Bringing Women into the Public Sphere

Photo by Bryan Baird.
There are few things better than getting re-inspired about a cause you believe in. Nicholas Kristof’s speech at Washington University last week did exactly that. Kristof, noted New York Times columnist and all-around BAMF (for proof of his BAMF status, read the text of his interview with WUPR here) was promoting his recent book Half the Sky, in which he advocates for empowering women to better society as a whole. Some of that benefit is purely numerical: half of our population is underutilized, which means that we’re nowhere near our potential efficiency as a global economy and as a global community. The other portion of that benefit seems more dispositional: as Kristof says, when women earn a steady income they are more likely to use it productively on their families, education, and communities and are far less likely than men to spend money on alcohol, drugs, or prostitutes.

The root of female empowerment will be education, which I will address in the next column, but the idea that women use their role as primary breadwinner differently struck a chord. In my own conception of feminism, men and women are inherently different, so strict equality in the sense of not differentiating between men and women would be counterproductive and weird. The goal is not some gender-blind society of functionally equivalent androgynes. Rather, the differences between men and women should be accepted and–here’s the key– valued equally. Women shouldn’t need to “act like men” to be successful in professional settings, as many say they must today. Various “masculine” or “feminine” elements may be favorable in a given situation, but each should be valid and useful in a given context—neither men nor women should be relegated solely to the private sphere.

The idea that women’s roles and dispositions (to say nothing of whether they’re innate or socialized… yet!) could be immensely beneficial to the community reminded me of an experience I had over the summer. What should have been a 3 hour train ride from New York City to Boston turned into a 7 hour delay because of a half hour thunderstorm that downed a single tree across the tracks. The infuriating thing is that no one– and I mean no one– seemed to have any information about what was going on. The folks on the helpline were very pleasant, but assured me that the train had already come (it hadn’t), would be there in 15 minutes (it wouldn’t) and that there was no expected delay (really?). More often than not I found myself having to explain the situation to the employees and, in one very tense moment, ask in the most diplomatic way possible if there was a clock in the call center, as it was now 5:50, making the scheduled 4:30 departure impossible.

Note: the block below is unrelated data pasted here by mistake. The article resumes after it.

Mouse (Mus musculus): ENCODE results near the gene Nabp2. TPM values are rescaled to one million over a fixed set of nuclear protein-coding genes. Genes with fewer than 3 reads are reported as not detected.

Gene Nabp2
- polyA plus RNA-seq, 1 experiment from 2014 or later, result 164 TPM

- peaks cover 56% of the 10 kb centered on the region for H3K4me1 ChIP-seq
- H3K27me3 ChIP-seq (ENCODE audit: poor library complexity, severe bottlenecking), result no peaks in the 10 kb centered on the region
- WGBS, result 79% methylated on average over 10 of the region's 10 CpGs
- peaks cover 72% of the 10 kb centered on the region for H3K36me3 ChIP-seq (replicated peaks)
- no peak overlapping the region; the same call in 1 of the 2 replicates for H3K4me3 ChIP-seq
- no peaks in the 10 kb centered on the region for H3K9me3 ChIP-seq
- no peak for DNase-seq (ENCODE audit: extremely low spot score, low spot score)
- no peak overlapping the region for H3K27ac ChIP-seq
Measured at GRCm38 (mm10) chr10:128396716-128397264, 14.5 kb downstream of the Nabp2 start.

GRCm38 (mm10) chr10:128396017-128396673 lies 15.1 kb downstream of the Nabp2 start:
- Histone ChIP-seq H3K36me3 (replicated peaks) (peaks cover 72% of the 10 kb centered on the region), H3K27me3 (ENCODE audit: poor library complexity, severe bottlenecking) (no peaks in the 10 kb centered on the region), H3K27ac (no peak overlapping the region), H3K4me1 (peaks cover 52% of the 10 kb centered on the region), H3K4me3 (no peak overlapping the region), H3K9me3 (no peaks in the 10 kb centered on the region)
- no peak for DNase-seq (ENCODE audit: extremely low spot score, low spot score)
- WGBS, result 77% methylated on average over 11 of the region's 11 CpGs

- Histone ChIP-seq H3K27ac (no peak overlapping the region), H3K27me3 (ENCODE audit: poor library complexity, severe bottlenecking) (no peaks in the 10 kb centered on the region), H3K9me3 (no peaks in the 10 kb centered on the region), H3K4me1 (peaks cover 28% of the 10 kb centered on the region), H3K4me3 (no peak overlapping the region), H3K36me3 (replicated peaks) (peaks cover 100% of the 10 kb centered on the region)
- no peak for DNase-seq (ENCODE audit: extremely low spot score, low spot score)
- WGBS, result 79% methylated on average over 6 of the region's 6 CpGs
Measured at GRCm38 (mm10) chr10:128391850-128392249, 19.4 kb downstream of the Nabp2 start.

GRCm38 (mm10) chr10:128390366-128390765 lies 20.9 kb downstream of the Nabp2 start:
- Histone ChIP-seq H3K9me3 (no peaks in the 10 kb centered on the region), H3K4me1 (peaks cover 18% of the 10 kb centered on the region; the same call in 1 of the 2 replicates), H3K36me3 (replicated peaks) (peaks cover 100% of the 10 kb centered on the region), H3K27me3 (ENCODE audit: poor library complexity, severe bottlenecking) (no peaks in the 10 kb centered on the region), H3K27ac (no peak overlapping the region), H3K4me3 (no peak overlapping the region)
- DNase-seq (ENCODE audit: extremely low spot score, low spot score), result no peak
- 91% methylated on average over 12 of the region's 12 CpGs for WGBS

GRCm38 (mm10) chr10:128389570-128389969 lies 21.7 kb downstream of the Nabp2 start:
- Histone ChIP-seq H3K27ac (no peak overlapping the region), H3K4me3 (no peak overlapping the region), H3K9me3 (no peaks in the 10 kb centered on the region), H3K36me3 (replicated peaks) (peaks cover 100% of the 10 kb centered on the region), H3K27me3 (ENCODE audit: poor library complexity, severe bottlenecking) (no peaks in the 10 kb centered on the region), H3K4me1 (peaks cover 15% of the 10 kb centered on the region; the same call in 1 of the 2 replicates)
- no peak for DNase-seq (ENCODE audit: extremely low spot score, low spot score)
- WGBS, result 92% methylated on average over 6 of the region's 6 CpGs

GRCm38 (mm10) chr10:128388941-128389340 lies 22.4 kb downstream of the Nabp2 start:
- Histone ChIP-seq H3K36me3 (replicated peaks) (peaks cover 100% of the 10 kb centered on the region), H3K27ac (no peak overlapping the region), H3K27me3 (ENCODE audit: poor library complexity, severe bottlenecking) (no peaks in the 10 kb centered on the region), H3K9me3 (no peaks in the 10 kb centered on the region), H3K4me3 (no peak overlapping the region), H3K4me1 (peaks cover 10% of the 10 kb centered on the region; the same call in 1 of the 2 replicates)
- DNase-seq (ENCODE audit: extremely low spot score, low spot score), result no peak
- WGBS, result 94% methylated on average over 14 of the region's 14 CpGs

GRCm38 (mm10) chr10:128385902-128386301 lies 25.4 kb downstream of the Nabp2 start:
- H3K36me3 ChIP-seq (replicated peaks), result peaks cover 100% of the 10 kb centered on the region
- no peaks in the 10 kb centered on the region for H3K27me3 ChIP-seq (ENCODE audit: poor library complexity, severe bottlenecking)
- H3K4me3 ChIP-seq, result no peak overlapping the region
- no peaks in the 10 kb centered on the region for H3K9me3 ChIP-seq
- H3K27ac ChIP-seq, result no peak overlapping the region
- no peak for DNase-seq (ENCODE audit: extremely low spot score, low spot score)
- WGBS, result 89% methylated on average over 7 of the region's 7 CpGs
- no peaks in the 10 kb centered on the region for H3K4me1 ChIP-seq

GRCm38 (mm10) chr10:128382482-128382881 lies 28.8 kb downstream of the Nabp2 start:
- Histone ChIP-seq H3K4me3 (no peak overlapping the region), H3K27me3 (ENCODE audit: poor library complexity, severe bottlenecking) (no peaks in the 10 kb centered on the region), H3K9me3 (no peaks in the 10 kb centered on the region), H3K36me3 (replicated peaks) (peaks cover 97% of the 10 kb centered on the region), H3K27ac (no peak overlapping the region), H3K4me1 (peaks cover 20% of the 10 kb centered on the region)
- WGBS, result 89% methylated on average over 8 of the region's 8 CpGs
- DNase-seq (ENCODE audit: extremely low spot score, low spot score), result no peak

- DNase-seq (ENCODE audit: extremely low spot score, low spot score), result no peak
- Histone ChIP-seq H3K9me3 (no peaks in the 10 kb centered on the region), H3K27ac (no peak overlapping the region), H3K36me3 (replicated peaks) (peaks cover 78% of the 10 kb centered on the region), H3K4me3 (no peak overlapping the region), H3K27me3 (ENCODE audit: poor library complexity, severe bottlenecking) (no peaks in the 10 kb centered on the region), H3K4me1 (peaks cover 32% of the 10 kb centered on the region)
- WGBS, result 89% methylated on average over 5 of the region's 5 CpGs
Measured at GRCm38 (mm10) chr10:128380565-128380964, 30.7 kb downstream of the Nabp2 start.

One of my family’s cardinal rules is that one should always be nice to employees. It makes them more inclined to help you and getting angry serves no further purpose for either of you. It was this very rule (and, likely, overhearing the clock conversation) that attracted the attention of another passenger, an Iranian man who had worked for many years with UNICEF. He was quick to comment on the fact that this cooperative communication style was one he’d observed from women all around the world. Over the course of his work with children in conflict zones, he realized that it would be most effective to have women play a larger role in peace talks– the discussion would ostensibly be more cooperative than competitive and could more easily lead to a consensus. This is not to devalue the work of men in conflict resolution, but to add a new, equally valued (aha!) element that women bring to the negotiating table.

This notion fits in perfectly with the goals of feminism that I’ve outlined, to further women’s participation and opportunity in public settings, and shows off how so-called “feminine” aspects, far from being more suited to the private sphere, are exceedingly useful in greater social contexts. As Kristof advocates, we should work to enable more situations like this, where women are valued and, to put it bluntly, necessary.

Until next time, that’s what she said.

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